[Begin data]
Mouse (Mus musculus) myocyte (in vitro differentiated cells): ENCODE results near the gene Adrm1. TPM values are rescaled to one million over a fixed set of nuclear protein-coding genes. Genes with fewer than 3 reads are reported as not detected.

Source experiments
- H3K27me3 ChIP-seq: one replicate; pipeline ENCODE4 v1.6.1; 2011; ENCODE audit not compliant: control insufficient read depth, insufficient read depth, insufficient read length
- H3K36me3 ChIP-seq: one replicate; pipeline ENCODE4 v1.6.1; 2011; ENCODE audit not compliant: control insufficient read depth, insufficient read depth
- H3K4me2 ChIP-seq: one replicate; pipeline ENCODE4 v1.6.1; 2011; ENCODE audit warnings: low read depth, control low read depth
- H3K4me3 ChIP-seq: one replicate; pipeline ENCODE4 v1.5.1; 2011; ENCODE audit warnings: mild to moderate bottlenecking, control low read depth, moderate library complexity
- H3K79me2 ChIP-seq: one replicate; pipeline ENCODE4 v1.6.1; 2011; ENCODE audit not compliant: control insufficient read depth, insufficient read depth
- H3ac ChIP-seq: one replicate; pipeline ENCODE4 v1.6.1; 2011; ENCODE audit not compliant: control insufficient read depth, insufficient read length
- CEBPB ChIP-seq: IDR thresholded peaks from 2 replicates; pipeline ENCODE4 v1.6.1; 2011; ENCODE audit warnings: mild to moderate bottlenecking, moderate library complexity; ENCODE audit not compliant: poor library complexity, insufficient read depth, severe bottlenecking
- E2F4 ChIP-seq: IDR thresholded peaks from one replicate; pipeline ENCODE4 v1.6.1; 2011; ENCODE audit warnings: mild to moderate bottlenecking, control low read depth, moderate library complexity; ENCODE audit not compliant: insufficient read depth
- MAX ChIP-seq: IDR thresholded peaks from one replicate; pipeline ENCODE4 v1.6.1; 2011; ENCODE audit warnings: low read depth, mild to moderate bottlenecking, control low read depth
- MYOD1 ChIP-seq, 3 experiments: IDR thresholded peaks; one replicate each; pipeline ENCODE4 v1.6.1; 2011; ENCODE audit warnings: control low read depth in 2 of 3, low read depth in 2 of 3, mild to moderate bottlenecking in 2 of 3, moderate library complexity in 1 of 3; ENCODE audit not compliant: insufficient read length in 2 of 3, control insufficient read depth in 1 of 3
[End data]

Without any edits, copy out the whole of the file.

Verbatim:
Mouse (Mus musculus) myocyte (in vitro differentiated cells): ENCODE results near the gene Adrm1. TPM values are rescaled to one million over a fixed set of nuclear protein-coding genes. Genes with fewer than 3 reads are reported as not detected.

Source experiments
- H3K27me3 ChIP-seq: one replicate; pipeline ENCODE4 v1.6.1; 2011; ENCODE audit not compliant: control insufficient read depth, insufficient read depth, insufficient read length
- H3K36me3 ChIP-seq: one replicate; pipeline ENCODE4 v1.6.1; 2011; ENCODE audit not compliant: control insufficient read depth, insufficient read depth
- H3K4me2 ChIP-seq: one replicate; pipeline ENCODE4 v1.6.1; 2011; ENCODE audit warnings: low read depth, control low read depth
- H3K4me3 ChIP-seq: one replicate; pipeline ENCODE4 v1.5.1; 2011; ENCODE audit warnings: mild to moderate bottlenecking, control low read depth, moderate library complexity
- H3K79me2 ChIP-seq: one replicate; pipeline ENCODE4 v1.6.1; 2011; ENCODE audit not compliant: control insufficient read depth, insufficient read depth
- H3ac ChIP-seq: one replicate; pipeline ENCODE4 v1.6.1; 2011; ENCODE audit not compliant: control insufficient read depth, insufficient read length
- CEBPB ChIP-seq: IDR thresholded peaks from 2 replicates; pipeline ENCODE4 v1.6.1; 2011; ENCODE audit warnings: mild to moderate bottlenecking, moderate library complexity; ENCODE audit not compliant: poor library complexity, insufficient read depth, severe bottlenecking
- E2F4 ChIP-seq: IDR thresholded peaks from one replicate; pipeline ENCODE4 v1.6.1; 2011; ENCODE audit warnings: mild to moderate bottlenecking, control low read depth, moderate library complexity; ENCODE audit not compliant: insufficient read depth
- MAX ChIP-seq: IDR thresholded peaks from one replicate; pipeline ENCODE4 v1.6.1; 2011; ENCODE audit warnings: low read depth, mild to moderate bottlenecking, control low read depth
- MYOD1 ChIP-seq, 3 experiments: IDR thresholded peaks; one replicate each; pipeline ENCODE4 v1.6.1; 2011; ENCODE audit warnings: control low read depth in 2 of 3, low read depth in 2 of 3, mild to moderate bottlenecking in 2 of 3, moderate library complexity in 1 of 3; ENCODE audit not compliant: insufficient read length in 2 of 3, control insufficient read depth in 1 of 3